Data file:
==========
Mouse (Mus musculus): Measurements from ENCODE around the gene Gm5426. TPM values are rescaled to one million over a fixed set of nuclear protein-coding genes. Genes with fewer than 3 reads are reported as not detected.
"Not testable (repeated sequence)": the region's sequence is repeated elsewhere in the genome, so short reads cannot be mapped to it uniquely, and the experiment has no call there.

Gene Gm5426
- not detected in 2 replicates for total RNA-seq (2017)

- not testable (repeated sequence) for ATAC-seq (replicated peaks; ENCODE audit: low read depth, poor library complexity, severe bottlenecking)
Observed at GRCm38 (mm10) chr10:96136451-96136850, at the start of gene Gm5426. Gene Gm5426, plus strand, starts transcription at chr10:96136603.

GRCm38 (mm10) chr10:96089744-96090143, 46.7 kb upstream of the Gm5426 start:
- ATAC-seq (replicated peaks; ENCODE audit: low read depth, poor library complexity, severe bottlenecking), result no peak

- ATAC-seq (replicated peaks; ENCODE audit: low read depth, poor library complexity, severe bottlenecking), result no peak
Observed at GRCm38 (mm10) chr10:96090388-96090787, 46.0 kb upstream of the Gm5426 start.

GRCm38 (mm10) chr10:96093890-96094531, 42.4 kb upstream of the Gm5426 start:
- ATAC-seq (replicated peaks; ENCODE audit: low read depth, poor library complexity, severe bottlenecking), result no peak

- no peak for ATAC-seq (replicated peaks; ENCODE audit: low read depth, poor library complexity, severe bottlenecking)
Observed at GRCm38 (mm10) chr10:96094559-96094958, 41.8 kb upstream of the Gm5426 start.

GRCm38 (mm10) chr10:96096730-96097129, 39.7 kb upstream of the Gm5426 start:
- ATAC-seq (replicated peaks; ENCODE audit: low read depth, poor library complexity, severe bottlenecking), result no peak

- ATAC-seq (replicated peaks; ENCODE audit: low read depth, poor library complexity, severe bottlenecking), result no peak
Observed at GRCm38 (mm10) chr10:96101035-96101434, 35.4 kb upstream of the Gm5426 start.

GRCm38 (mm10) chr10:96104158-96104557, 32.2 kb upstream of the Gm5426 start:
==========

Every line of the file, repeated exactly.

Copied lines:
Mouse (Mus musculus): Measurements from ENCODE around the gene Gm5426. TPM values are rescaled to one million over a fixed set of nuclear protein-coding genes. Genes with fewer than 3 reads are reported as not detected.
"Not testable (repeated sequence)": the region's sequence is repeated elsewhere in the genome, so short reads cannot be mapped to it uniquely, and the experiment has no call there.

Gene Gm5426
- not detected in 2 replicates for total RNA-seq (2017)

- not testable (repeated sequence) for ATAC-seq (replicated peaks; ENCODE audit: low read depth, poor library complexity, severe bottlenecking)
Observed at GRCm38 (mm10) chr10:96136451-96136850, at the start of gene Gm5426. Gene Gm5426, plus strand, starts transcription at chr10:96136603.

GRCm38 (mm10) chr10:96089744-96090143, 46.7 kb upstream of the Gm5426 start:
- ATAC-seq (replicated peaks; ENCODE audit: low read depth, poor library complexity, severe bottlenecking), result no peak

- ATAC-seq (replicated peaks; ENCODE audit: low read depth, poor library complexity, severe bottlenecking), result no peak
Observed at GRCm38 (mm10) chr10:96090388-96090787, 46.0 kb upstream of the Gm5426 start.

GRCm38 (mm10) chr10:96093890-96094531, 42.4 kb upstream of the Gm5426 start:
- ATAC-seq (replicated peaks; ENCODE audit: low read depth, poor library complexity, severe bottlenecking), result no peak

- no peak for ATAC-seq (replicated peaks; ENCODE audit: low read depth, poor library complexity, severe bottlenecking)
Observed at GRCm38 (mm10) chr10:96094559-96094958, 41.8 kb upstream of the Gm5426 start.

GRCm38 (mm10) chr10:96096730-96097129, 39.7 kb upstream of the Gm5426 start:
- ATAC-seq (replicated peaks; ENCODE audit: low read depth, poor library complexity, severe bottlenecking), result no peak

- ATAC-seq (replicated peaks; ENCODE audit: low read depth, poor library complexity, severe bottlenecking), result no peak
Observed at GRCm38 (mm10) chr10:96101035-96101434, 35.4 kb upstream of the Gm5426 start.

GRCm38 (mm10) chr10:96104158-96104557, 32.2 kb upstream of the Gm5426 start: